Spirituality Vs. Skepticism

By William J. Furney
The Bali Times

I’ve gone from one extreme to the other. After reading Richard Dawkins’ The God Delusion mid-last year, I spent up to last week mulling its contents, and writing about them. It’s a powerful, mind-opening book, but I was left feeling ever-more bereft about Dawkins’ belief that humans are truly alone, that there is no supreme being and that when you close your eyes for the last time, that’s it: no more you.

At the beginning of last week I was thinking I would search out other reasoning, alternative views to Dawkins’. Was it chance that I walked into a bookstore in Kuta and on opening the door, straight in my line of vision, perched below the cashier, was Life after Death: The Book of Answers, by Deepak Chopra? I went over, picked it up and bought the book.

Because of the American pop-guru celebrity surrounding Chopra, I had never purchased any of his material. But I knew the moment I saw it that I wanted this tome.

Naturally, Life after Death is poles apart from The God Delusion. The back cover of Life imparts: “This is the book that Dr. Chopra has been preparing to write his entire life. In it, he considers the theory that death is an illusion of the senses and that the soul survives in an ongoing spiral of refinement, ending in enlightenment.”

That’s nice, and comforting, but as Dawkins, a scientist and avowed atheist, would swiftly say: “Is it realistic? Where’s the evidence to support such a hypothesis?”

Well, to try and answer in this, his book of answers, Chopra delves into near-death experiences, and recounts tales of those who apparently crossed over to another dimension or existence – leaving the body while still being aware; seeing relatives who had died; being pulled by or bathed in a glorious white light; sitting on the lap of God.

Chopra intriguingly postulates that the afterlife of each person is created by their life experience and thoughts. So that a devout Christian may experience the traditional version of Heaven and a Muslim may encounter whatever it is her or she had been taught to expect, and so on for Hindus and Buddhists and others. (For atheists, a consciousness in a nothingness?)

Dawkins would argue that all that is “in the mind,” that it is playing games or rerunning scenarios as the physical functions shut down, as a way of consoling the person about to die. But in one case, Chopra writes of a doctor whose patients were clinically dead, flatlined and with no detectable brain activity, but who minutes later sprang back to life with accounts of near-death experiences. How were these people having this experience if there was nothing going on in their brain? (One example is given in detail, that of artist Mellen-Thomas Benedict, who died in 1982 only to come back to life an hour and a half later, whereafter he said he euphorically experienced mankind as being connected into one and that the true universe was revealed to him. For more: www.mellen-thomas.com.)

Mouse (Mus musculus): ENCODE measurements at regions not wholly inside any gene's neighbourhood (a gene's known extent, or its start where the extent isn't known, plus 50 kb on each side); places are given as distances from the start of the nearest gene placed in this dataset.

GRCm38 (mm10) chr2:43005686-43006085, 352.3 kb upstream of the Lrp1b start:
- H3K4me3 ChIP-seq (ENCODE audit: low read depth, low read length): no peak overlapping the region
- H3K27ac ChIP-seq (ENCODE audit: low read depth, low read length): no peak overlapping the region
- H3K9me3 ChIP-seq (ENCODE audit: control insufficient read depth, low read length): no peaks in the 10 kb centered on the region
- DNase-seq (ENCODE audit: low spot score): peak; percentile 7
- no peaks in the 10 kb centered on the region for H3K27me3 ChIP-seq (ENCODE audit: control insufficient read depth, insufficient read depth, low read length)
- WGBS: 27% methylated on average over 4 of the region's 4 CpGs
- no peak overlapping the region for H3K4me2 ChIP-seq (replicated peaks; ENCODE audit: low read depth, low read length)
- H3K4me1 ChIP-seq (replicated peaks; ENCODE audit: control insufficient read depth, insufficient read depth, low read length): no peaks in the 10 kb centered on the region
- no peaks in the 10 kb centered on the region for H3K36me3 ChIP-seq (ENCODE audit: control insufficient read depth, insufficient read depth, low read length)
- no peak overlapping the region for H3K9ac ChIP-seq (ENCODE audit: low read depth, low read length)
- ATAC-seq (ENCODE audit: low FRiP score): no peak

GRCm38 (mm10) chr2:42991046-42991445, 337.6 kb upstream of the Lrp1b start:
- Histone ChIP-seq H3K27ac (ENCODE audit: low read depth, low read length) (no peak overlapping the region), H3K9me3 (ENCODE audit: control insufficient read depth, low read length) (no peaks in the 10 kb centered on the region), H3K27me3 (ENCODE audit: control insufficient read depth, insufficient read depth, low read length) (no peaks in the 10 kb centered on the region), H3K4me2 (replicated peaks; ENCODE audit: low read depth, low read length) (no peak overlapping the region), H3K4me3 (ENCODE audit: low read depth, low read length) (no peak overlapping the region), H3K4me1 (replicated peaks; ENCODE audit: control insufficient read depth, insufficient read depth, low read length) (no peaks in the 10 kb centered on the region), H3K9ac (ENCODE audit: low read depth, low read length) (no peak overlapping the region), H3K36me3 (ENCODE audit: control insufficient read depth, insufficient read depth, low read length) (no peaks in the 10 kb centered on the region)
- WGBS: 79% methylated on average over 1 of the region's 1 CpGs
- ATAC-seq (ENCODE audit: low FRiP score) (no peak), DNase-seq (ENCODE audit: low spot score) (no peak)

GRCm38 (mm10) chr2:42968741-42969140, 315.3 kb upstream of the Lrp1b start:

Chopra writes: “What [Dr. Pim van Lommel] marvels most at, however, are those reports of consciousness in the absence of brain activity. Years afterward this paradox fills him with awe: ‘At that moment, these people are not only conscious; their consciousness is even more expansive than ever. They can think clearly, have memories going back to their earliest childhood and experience an intense connection to everything and everyone around them. And yet the brain shows no activity at all!’”

He says that death may be more of a chance for living than an Earth-bound existence ever was. “The soul finds itself much freer to choose “on the other side,” and the possibilities – so the rishis (Hindu seers) declare – are more interesting than ever.”

I hope so. As a child, I found the notion of eternity ungraspable; it made me dizzy to think of it. Equally I find the concept of nothingness after this life, as Dawkins proposes, disturbing. There may not be any substantive evidence to support either theory, but there certainly is a vast pool of human, unscientific accounts of otherworldly experiences.

Dawkins says there is no God. Chopra says that God, and by extension heaven, is within us and all around us – in the people and things we love. I say don’t give us this consciousness and intelligence to think if it’s redundant. If we can feel, love, delight in the rapture and beauty of all that’s on this planet and beyond, if we can sense vibrations of other existences in different planes or dimensions, if we can live in this material world but not be dictated by it, that may be all the proof we need of a place beyond time and space.


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